Please note, this film has been classified 14A.
Youths under the 19 will be admitted into the theatre with an accompanying adult.
Grace (a breakthrough performance from former child star Brie Larson) is a twenty- something supervisor at a foster-care facility for at-risk teenagers. Passionate and tough, Grace is a formidable caretaker of the kids in her charge – and in love with her long-term boyfriend and co-worker, Mason (John Gallagher Jr.)
But Grace’s own difficult past – and the surprising future that suddenly presents itself – throw her into unforeseen confusion, made all the sharper with the arrival of a new intake at the facility – Jayden (Kaitlyn Dever), a gifted but troubled teenage girl with whom Grace has a charged connection.
She and Mason also struggle to help Marcus (Keith Stanfield) – an intense, quiet kid who is about to turn 18 – manage through the difficulty of having to leave the facility.
Grace comes to find – in both her work and the new teenager in her care – surprising sources of redemption. And while the subject matter is complex and often dark, this lovingly realized film finds truth – and humor – in unexpected places.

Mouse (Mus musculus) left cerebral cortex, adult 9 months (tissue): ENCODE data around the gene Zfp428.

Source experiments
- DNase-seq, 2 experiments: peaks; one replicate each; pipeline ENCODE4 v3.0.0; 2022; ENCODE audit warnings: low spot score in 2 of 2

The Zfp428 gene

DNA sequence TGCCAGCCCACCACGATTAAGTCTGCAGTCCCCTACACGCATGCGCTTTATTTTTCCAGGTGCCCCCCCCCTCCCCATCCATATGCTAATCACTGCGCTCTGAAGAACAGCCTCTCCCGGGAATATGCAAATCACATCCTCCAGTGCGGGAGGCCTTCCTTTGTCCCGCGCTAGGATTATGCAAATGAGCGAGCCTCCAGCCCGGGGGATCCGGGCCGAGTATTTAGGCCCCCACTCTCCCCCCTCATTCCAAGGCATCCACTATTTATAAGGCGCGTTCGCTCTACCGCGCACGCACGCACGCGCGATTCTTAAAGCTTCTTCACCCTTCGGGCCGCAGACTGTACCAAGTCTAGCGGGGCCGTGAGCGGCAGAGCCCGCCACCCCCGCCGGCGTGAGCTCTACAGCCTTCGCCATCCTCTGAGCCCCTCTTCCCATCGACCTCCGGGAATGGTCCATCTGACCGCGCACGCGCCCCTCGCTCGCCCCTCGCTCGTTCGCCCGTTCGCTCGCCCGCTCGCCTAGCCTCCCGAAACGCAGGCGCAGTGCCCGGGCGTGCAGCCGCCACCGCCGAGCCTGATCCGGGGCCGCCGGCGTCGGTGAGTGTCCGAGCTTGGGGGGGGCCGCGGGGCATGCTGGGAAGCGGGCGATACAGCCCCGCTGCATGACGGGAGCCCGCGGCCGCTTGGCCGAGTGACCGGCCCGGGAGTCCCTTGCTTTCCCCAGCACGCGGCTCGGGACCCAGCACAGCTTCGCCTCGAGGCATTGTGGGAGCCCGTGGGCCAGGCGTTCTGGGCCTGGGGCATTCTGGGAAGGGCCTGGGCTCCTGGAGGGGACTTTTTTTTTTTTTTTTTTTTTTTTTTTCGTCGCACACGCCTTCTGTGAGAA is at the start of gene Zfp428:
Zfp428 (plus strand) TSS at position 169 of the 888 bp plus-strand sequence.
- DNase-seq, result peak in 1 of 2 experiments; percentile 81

One of the most acclaimed American films of the year (currently rated 100% fresh by Top Critics on the aggregator site Rotten Tomatoes), Short Term 12 may sound earnest in outline, but it looks and feels vividly true - not surprising, when you learn that writer-director Destin Cretton worked for two years in just such a care facility in San Diego. Cretton also had the good sense to cast the brilliant young actress Brie Larson (The Spectacular Now, The United States of Tara) in her first adult lead role.
100% Fresh, Top Critics, Rotten Tomatoes
"It’s one of the best movies of the year and one of the truest portrayals I’ve ever seen about troubled teens and the people who dedicate their lives to trying to help them." Richard Roeper, Chicago Sun-Times
"A compact masterpiece of storytelling that brims equally with ambition and humility. It is, by a wide margin, the best film I have seen so far this year." Christopher Orr, The Atlantic